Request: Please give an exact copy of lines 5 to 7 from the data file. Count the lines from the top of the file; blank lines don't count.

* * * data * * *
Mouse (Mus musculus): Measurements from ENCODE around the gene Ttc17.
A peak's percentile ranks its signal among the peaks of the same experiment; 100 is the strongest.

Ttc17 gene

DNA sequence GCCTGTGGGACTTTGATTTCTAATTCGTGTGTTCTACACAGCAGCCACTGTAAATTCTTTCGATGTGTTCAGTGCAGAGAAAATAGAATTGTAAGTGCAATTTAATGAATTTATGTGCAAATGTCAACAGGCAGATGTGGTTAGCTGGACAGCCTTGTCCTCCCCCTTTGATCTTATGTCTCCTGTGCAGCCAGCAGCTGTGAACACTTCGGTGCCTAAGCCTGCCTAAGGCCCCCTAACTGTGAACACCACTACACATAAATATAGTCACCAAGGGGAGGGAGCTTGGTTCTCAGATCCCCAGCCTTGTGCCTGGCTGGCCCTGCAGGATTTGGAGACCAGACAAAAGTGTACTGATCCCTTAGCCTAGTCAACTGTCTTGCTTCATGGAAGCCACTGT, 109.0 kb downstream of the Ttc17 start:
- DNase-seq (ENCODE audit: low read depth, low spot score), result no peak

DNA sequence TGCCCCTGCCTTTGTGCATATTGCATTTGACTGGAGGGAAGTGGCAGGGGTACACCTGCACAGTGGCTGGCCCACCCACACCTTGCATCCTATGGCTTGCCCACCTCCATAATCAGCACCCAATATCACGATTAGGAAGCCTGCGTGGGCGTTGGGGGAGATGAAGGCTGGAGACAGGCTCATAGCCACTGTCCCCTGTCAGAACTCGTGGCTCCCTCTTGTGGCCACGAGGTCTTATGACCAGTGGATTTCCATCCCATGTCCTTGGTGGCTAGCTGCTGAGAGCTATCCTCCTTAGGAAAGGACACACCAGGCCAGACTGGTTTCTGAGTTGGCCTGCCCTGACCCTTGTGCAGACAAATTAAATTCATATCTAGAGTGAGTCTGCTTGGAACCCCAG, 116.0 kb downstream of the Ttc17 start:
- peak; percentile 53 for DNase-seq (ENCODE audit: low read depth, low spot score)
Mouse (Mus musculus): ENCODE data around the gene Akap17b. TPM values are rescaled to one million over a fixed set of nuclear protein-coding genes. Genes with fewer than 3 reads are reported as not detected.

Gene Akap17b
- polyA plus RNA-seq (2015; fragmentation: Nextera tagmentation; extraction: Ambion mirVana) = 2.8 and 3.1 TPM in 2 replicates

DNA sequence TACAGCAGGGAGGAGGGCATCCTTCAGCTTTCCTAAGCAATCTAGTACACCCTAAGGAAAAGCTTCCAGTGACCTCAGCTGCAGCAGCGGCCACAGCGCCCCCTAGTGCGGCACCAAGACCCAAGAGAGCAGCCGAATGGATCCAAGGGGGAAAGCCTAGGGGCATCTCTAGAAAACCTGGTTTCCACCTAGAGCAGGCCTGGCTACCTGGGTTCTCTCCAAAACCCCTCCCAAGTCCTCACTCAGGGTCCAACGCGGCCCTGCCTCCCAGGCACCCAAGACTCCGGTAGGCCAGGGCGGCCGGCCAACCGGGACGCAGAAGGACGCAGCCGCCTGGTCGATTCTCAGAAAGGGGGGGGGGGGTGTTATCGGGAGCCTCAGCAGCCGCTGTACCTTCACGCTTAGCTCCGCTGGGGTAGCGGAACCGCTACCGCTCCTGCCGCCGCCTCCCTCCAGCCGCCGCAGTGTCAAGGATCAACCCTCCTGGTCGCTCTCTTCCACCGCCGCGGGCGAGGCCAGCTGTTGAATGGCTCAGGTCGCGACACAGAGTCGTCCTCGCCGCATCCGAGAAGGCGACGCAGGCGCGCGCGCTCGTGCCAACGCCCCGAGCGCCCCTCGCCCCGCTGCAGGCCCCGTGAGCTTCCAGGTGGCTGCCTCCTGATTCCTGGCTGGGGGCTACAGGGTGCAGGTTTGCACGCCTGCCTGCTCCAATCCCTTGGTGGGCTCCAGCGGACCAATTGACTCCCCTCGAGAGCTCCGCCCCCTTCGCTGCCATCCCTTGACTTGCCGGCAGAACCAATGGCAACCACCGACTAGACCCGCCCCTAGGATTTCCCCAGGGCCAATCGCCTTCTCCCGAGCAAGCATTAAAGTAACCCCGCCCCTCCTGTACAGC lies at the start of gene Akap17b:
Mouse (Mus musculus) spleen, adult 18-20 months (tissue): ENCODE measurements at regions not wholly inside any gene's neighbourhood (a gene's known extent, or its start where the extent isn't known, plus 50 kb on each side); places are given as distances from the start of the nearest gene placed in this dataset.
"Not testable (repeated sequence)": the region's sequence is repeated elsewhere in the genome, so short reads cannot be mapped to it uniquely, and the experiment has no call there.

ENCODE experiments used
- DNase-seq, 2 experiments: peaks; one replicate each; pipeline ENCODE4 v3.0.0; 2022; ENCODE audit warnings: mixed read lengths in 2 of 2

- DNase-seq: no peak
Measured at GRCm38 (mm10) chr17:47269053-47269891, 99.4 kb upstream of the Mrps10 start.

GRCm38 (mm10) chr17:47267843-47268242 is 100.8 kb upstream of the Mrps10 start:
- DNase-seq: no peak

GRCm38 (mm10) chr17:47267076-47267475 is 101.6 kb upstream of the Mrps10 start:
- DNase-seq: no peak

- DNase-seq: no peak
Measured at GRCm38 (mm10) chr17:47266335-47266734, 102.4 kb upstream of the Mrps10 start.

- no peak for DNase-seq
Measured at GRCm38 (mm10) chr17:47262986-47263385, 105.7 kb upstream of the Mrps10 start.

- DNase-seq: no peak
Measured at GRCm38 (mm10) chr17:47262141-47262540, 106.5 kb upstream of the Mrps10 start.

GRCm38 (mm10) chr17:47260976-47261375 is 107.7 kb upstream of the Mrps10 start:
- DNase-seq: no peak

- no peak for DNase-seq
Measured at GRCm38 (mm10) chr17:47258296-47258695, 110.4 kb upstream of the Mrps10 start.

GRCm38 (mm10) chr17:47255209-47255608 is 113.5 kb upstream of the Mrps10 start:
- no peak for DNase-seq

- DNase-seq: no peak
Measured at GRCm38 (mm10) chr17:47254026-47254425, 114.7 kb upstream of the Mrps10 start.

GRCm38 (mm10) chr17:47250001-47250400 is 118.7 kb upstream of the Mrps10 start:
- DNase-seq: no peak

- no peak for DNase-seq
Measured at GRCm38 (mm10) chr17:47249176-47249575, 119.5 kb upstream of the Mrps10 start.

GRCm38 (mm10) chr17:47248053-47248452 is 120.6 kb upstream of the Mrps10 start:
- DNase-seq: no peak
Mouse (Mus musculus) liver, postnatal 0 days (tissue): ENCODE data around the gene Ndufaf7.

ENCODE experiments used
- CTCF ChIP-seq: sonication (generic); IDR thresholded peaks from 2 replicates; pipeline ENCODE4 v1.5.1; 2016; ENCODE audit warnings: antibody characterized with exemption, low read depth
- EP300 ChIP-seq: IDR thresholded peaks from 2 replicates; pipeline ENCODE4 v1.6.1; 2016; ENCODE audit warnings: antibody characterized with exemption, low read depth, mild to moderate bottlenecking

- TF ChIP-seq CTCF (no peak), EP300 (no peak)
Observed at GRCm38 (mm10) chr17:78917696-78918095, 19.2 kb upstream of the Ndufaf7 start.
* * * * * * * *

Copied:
- DNase-seq (ENCODE audit: low read depth, low spot score), result no peak

DNA sequence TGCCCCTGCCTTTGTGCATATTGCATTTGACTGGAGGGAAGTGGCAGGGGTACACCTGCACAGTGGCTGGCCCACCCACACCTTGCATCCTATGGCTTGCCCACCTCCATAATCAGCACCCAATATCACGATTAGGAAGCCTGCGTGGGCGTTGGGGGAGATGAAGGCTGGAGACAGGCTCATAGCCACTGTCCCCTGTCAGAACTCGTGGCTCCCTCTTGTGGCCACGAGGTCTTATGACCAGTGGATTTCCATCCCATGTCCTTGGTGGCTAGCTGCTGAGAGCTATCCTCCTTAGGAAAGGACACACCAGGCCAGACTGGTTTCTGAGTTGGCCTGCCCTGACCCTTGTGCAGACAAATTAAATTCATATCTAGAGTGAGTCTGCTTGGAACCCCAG, 116.0 kb downstream of the Ttc17 start:
- peak; percentile 53 for DNase-seq (ENCODE audit: low read depth, low spot score)